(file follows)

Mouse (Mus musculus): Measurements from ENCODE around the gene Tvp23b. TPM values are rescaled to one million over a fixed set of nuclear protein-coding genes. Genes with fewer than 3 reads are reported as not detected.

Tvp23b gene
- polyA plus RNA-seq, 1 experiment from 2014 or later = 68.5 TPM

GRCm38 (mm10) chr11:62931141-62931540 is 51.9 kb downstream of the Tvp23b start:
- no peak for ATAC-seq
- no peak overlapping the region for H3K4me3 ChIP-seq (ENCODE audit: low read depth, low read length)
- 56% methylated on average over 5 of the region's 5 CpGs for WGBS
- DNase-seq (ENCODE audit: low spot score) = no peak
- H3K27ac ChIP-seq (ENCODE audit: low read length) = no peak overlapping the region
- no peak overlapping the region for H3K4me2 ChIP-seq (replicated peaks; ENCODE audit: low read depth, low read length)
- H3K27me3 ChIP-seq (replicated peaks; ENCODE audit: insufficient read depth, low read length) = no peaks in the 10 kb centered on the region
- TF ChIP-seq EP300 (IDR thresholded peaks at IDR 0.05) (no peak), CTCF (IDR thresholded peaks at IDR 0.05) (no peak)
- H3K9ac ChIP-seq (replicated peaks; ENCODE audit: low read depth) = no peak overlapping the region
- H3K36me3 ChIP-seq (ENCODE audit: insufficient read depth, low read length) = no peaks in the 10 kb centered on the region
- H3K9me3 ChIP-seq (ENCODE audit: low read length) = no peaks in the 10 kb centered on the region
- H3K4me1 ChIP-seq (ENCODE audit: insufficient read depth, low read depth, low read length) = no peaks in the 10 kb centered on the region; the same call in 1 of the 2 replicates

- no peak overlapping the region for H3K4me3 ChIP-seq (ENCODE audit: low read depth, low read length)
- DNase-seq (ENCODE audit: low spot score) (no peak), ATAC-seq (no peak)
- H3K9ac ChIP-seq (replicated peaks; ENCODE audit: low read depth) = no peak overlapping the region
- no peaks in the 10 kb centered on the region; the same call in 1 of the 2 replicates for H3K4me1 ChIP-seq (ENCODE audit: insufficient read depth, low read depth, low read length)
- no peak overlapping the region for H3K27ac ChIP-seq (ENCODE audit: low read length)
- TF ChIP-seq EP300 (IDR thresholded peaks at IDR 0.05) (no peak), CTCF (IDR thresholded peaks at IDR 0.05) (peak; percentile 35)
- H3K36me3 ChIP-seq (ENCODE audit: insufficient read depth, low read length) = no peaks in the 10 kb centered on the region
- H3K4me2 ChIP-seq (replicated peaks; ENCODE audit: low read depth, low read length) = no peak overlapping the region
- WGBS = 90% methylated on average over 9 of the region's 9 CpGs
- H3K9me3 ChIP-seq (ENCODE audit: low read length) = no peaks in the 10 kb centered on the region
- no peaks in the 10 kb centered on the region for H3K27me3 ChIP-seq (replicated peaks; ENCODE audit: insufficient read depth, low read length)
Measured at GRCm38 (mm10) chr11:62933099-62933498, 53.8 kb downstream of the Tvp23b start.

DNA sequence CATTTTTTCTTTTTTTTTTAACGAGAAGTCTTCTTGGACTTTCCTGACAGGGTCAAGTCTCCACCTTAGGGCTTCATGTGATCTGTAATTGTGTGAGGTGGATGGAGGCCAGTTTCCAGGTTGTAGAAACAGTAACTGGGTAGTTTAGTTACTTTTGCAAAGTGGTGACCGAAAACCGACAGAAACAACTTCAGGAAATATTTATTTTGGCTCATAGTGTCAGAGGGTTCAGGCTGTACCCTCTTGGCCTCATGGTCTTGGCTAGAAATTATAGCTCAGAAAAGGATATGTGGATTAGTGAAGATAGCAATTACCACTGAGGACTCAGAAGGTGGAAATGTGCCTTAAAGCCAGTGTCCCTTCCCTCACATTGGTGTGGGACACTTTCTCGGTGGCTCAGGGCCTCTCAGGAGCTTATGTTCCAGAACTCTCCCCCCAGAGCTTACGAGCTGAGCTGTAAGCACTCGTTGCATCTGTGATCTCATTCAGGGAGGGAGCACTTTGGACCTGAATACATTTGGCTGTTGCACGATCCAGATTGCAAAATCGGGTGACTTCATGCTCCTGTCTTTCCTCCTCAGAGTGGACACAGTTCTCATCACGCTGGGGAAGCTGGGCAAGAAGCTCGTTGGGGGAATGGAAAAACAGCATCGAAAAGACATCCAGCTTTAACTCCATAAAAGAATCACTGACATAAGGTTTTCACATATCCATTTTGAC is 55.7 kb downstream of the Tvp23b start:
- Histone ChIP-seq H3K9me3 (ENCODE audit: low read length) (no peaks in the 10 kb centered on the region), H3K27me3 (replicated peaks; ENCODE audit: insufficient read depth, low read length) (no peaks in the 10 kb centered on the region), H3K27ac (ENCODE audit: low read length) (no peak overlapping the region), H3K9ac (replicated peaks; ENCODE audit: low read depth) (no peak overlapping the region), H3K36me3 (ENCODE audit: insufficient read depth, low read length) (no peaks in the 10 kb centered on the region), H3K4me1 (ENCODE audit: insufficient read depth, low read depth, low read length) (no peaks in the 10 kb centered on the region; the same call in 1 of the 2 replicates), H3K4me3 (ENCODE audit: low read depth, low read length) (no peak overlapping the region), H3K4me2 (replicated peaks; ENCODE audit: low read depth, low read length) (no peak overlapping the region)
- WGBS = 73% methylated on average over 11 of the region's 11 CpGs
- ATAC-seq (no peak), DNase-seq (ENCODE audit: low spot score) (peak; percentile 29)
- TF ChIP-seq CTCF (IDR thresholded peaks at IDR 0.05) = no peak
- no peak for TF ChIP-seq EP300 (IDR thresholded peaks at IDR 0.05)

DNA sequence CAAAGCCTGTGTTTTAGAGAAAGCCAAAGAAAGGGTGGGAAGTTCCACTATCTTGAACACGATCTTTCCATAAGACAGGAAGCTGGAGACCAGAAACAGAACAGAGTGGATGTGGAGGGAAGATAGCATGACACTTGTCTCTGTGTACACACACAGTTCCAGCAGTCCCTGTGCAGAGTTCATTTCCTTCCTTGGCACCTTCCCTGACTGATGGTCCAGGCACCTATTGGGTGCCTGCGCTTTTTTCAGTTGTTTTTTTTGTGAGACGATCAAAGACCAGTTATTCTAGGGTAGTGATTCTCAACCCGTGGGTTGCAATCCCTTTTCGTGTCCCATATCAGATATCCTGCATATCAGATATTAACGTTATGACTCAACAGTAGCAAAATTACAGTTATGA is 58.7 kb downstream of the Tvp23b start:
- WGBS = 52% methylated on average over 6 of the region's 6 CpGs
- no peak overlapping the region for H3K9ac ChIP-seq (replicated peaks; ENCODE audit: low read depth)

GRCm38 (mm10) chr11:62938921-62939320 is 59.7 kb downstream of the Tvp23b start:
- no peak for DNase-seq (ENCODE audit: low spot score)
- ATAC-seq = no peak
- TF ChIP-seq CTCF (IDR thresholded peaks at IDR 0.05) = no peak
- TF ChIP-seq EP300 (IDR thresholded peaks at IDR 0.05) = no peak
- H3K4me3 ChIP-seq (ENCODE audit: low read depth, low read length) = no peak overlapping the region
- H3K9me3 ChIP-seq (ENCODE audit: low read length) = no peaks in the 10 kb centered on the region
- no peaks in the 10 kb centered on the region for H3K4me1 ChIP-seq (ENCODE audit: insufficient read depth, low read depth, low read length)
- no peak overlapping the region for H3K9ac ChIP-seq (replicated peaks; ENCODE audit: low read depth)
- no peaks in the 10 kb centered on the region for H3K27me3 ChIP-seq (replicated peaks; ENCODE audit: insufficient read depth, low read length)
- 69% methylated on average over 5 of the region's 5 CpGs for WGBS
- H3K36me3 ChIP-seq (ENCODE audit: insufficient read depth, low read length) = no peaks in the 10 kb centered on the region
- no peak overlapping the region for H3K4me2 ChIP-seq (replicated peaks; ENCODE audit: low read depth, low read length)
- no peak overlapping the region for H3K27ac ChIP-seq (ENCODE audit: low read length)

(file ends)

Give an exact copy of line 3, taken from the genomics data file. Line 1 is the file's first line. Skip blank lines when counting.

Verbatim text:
- polyA plus RNA-seq, 1 experiment from 2014 or later = 68.5 TPM